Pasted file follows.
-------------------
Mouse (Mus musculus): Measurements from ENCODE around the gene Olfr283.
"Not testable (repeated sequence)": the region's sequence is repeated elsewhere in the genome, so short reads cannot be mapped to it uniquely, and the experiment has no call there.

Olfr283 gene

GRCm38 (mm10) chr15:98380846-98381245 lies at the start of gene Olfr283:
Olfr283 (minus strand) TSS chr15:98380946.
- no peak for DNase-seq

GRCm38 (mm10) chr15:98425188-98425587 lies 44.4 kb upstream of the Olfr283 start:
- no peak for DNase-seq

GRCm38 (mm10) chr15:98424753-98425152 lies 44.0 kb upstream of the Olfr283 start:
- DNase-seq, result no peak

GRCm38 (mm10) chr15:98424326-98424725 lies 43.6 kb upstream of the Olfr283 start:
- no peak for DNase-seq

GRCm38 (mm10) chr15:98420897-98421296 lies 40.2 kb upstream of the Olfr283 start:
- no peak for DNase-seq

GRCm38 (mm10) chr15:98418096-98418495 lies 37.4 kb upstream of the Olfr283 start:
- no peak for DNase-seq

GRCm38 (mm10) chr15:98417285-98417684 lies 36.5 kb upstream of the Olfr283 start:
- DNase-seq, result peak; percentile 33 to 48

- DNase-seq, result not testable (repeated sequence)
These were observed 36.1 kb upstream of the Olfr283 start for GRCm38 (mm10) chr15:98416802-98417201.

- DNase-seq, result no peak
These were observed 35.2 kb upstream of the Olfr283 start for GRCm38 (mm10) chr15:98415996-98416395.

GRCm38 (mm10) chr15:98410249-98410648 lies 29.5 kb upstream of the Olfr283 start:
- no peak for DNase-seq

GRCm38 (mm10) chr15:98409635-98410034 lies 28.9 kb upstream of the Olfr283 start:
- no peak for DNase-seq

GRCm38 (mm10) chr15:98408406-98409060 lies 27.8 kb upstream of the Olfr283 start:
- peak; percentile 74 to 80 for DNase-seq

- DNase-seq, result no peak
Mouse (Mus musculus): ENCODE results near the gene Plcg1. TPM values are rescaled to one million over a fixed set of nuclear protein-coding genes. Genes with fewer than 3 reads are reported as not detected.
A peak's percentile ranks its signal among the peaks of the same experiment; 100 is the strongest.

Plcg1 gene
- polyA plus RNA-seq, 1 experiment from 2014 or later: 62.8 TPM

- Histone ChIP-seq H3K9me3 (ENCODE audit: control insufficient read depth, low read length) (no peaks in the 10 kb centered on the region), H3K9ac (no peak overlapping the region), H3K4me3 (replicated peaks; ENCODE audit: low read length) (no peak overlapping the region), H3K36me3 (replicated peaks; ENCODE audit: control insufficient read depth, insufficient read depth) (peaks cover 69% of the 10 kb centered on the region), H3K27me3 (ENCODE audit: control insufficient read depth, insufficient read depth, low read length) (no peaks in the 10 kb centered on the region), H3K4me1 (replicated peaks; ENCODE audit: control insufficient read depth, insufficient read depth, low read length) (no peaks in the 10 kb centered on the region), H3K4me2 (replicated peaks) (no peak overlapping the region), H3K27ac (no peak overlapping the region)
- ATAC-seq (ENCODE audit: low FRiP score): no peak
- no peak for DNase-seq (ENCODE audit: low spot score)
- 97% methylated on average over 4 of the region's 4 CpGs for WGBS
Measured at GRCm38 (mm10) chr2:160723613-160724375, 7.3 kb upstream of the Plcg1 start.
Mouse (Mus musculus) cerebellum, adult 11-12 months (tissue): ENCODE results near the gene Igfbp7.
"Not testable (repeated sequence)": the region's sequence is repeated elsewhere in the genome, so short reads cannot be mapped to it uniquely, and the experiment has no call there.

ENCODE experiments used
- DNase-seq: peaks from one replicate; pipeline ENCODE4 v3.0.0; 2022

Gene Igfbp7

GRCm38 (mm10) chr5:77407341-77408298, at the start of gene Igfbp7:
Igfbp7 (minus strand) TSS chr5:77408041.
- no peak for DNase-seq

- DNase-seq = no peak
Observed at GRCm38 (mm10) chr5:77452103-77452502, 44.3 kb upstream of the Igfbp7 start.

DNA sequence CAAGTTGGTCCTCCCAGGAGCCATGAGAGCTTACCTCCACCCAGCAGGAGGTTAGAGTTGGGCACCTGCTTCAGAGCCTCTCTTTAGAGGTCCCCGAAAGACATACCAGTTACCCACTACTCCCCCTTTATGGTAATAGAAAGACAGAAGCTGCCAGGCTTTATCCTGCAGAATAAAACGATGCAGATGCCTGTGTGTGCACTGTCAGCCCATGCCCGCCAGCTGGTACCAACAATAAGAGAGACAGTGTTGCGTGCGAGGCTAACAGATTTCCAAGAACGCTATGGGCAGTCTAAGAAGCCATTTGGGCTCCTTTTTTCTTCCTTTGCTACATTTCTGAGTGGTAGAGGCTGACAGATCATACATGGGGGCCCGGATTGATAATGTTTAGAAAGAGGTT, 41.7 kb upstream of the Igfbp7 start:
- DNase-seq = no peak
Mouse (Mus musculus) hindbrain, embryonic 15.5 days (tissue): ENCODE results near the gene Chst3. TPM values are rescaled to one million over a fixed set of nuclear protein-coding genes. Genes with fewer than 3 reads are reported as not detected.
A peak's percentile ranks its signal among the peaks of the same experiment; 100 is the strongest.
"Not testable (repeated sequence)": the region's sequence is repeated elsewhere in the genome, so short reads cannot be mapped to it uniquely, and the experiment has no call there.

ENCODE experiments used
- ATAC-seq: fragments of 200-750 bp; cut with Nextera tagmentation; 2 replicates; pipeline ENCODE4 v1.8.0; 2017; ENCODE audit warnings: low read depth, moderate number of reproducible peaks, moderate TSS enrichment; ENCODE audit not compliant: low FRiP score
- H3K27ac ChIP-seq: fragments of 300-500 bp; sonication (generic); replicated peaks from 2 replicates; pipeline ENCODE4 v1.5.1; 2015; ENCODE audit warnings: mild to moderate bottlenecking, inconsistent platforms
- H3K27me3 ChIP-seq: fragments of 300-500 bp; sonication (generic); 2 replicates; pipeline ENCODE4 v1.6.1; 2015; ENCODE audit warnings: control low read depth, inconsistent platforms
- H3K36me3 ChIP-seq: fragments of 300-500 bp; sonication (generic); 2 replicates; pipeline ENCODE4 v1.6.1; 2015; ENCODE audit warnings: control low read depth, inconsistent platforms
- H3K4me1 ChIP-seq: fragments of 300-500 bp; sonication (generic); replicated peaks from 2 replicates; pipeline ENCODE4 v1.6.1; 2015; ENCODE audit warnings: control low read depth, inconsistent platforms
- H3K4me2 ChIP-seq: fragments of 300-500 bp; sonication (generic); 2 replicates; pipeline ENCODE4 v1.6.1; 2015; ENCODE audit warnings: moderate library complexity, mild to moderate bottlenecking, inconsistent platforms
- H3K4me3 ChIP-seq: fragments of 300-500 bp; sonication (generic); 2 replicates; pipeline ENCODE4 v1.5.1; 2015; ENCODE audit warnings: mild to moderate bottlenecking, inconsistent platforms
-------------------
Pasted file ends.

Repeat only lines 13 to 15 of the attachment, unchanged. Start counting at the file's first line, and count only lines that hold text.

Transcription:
GRCm38 (mm10) chr15:98420897-98421296 lies 40.2 kb upstream of the Olfr283 start:
- no peak for DNase-seq

GRCm38 (mm10) chr15:98418096-98418495 lies 37.4 kb upstream of the Olfr283 start: